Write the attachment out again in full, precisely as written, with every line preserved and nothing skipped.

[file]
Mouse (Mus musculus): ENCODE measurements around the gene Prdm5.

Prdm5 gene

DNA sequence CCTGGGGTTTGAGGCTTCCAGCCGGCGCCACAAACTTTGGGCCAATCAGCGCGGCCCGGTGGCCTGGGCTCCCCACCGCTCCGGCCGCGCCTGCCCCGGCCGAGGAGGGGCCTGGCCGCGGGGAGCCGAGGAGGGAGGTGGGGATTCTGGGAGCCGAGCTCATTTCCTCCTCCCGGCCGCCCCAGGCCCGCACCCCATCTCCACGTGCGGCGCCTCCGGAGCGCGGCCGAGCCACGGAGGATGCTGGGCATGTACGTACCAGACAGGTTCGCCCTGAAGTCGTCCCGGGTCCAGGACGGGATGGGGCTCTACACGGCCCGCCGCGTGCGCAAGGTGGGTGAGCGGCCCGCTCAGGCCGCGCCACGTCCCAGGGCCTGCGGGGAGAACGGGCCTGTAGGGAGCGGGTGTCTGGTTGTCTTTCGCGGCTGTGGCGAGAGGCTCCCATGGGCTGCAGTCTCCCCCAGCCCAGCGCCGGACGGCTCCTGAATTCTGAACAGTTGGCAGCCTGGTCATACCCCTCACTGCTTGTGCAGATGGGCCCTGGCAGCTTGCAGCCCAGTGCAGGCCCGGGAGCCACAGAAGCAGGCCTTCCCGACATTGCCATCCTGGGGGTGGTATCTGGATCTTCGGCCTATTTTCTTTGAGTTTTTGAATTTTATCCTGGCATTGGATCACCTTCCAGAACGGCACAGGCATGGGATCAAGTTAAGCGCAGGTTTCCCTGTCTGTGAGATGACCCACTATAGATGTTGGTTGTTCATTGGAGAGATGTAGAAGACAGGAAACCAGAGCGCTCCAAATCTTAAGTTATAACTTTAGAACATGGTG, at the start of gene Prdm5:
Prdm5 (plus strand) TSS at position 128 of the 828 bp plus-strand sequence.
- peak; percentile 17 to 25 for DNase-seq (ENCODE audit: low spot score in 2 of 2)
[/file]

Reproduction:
Mouse (Mus musculus): ENCODE measurements around the gene Prdm5.

Prdm5 gene

DNA sequence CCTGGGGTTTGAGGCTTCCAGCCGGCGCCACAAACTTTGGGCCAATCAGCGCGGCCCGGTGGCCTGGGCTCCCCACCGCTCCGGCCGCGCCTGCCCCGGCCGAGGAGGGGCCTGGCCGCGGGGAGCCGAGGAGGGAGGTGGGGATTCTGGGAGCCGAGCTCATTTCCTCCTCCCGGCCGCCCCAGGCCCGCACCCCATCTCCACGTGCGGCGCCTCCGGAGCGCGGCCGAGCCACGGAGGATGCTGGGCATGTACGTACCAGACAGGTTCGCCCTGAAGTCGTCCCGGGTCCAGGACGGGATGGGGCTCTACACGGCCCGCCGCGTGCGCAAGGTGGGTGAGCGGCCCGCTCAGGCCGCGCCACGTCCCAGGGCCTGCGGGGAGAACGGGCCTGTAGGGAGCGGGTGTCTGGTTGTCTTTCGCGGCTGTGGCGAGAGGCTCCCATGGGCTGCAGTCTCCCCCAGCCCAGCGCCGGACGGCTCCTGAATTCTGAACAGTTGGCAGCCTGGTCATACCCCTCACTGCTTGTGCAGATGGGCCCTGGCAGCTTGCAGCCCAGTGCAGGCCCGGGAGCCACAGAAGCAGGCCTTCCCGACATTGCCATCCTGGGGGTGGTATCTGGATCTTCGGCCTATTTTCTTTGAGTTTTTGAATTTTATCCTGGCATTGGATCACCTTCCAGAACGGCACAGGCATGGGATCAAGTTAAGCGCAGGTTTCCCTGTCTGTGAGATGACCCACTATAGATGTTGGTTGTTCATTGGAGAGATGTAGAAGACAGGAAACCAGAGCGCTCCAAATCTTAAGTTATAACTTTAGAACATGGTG, at the start of gene Prdm5:
Prdm5 (plus strand) TSS at position 128 of the 828 bp plus-strand sequence.
- peak; percentile 17 to 25 for DNase-seq (ENCODE audit: low spot score in 2 of 2)